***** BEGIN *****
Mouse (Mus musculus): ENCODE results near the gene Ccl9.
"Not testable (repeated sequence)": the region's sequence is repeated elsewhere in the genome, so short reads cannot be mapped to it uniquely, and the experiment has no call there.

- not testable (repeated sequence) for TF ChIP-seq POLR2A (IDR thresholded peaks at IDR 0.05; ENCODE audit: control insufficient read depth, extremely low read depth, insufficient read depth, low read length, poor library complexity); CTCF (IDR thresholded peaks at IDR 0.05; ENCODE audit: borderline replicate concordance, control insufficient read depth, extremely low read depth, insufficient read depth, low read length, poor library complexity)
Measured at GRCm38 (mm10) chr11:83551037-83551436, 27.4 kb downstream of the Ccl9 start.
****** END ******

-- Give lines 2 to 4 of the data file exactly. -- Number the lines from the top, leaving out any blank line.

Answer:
"Not testable (repeated sequence)": the region's sequence is repeated elsewhere in the genome, so short reads cannot be mapped to it uniquely, and the experiment has no call there.

- not testable (repeated sequence) for TF ChIP-seq POLR2A (IDR thresholded peaks at IDR 0.05; ENCODE audit: control insufficient read depth, extremely low read depth, insufficient read depth, low read length, poor library complexity); CTCF (IDR thresholded peaks at IDR 0.05; ENCODE audit: borderline replicate concordance, control insufficient read depth, extremely low read depth, insufficient read depth, low read length, poor library complexity)
Measured at GRCm38 (mm10) chr11:83551037-83551436, 27.4 kb downstream of the Ccl9 start.